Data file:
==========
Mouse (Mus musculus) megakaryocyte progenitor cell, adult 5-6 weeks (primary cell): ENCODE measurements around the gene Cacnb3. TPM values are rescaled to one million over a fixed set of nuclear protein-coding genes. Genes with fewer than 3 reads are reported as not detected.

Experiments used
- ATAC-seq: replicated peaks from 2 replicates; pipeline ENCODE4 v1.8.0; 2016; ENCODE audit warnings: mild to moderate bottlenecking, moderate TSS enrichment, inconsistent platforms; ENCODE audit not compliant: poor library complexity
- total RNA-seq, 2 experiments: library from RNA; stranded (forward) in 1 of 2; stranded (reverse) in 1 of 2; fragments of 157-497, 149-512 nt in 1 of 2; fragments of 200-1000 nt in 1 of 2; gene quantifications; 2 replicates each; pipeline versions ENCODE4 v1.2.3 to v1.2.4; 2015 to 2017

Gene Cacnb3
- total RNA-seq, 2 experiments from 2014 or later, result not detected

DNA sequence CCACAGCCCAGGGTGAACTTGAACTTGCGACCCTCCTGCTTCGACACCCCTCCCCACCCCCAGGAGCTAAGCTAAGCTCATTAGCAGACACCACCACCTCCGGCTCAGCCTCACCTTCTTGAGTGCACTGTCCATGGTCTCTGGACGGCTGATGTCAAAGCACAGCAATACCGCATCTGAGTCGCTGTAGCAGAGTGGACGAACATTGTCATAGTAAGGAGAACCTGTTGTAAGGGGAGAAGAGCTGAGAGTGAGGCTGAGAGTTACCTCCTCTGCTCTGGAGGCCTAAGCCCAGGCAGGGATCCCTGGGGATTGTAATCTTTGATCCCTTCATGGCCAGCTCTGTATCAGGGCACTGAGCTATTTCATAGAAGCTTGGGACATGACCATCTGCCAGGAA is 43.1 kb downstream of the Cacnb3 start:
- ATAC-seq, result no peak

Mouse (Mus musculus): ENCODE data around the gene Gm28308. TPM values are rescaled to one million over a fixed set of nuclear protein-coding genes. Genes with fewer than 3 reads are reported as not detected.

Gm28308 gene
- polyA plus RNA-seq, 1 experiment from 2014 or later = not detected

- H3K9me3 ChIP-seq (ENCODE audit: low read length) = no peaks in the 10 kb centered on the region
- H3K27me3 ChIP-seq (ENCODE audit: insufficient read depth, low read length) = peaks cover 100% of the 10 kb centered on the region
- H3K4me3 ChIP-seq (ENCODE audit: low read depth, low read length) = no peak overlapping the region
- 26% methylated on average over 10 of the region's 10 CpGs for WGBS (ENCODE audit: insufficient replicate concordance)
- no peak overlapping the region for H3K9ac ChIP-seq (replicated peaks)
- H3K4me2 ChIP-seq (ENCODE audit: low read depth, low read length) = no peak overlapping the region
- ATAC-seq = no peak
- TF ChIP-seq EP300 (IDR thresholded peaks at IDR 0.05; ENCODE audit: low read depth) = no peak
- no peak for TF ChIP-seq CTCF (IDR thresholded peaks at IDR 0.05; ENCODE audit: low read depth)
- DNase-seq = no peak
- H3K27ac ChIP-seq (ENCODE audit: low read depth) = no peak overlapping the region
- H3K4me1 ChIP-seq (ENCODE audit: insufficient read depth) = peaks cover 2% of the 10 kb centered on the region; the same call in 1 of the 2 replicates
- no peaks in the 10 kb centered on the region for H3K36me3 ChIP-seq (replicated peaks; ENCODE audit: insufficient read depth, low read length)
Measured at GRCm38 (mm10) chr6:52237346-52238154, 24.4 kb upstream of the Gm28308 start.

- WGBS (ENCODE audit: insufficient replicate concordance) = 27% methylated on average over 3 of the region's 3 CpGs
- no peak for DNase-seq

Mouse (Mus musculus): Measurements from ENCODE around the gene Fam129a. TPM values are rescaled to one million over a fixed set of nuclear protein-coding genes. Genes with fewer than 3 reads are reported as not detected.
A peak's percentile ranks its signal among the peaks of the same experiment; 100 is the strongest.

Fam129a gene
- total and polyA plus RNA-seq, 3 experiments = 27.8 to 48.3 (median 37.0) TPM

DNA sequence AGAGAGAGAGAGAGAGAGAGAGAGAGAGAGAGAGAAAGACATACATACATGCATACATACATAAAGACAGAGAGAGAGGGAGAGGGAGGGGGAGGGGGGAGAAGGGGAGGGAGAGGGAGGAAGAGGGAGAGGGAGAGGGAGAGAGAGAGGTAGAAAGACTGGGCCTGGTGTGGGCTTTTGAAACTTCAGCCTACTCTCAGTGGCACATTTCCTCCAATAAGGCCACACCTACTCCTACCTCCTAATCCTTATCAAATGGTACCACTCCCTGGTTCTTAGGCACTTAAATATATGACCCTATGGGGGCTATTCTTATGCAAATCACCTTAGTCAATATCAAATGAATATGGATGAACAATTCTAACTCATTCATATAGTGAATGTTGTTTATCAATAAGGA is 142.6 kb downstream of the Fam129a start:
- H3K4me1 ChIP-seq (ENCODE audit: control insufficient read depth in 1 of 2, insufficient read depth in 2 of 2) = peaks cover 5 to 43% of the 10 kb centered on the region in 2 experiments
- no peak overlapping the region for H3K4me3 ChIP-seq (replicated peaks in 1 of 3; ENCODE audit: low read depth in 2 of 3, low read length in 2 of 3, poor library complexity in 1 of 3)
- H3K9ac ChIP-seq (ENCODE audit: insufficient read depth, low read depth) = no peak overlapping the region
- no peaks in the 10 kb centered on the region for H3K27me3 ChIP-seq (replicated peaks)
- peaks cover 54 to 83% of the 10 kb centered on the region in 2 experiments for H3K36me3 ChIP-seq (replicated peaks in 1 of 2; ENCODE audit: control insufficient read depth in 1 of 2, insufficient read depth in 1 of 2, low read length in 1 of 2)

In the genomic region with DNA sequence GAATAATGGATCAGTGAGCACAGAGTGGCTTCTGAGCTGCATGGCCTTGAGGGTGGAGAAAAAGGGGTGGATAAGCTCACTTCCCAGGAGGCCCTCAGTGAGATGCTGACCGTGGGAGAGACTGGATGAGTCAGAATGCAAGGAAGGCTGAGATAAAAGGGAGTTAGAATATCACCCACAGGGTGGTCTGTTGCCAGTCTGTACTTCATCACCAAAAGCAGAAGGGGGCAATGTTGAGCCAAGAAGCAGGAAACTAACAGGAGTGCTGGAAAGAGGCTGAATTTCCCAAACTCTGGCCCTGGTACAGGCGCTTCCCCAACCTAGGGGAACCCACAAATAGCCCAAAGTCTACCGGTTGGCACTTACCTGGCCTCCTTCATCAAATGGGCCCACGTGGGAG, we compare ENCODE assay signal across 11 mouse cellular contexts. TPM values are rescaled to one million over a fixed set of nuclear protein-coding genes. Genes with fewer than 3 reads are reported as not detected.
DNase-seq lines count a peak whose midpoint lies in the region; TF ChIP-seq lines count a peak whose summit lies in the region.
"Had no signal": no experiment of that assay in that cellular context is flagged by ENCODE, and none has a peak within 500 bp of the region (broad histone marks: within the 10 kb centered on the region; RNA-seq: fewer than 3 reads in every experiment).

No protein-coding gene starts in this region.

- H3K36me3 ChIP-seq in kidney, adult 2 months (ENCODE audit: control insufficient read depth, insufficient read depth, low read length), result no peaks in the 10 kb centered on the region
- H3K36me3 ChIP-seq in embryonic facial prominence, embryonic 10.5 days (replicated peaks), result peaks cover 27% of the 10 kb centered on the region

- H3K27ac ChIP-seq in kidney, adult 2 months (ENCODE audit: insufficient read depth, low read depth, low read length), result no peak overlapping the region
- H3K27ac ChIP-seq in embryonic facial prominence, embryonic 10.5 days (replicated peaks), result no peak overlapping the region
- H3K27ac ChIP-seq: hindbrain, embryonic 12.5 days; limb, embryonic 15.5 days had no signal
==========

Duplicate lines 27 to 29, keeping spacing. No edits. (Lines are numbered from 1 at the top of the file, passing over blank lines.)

- no peak for DNase-seq

Mouse (Mus musculus): Measurements from ENCODE around the gene Fam129a. TPM values are rescaled to one million over a fixed set of nuclear protein-coding genes. Genes with fewer than 3 reads are reported as not detected.
A peak's percentile ranks its signal among the peaks of the same experiment; 100 is the strongest.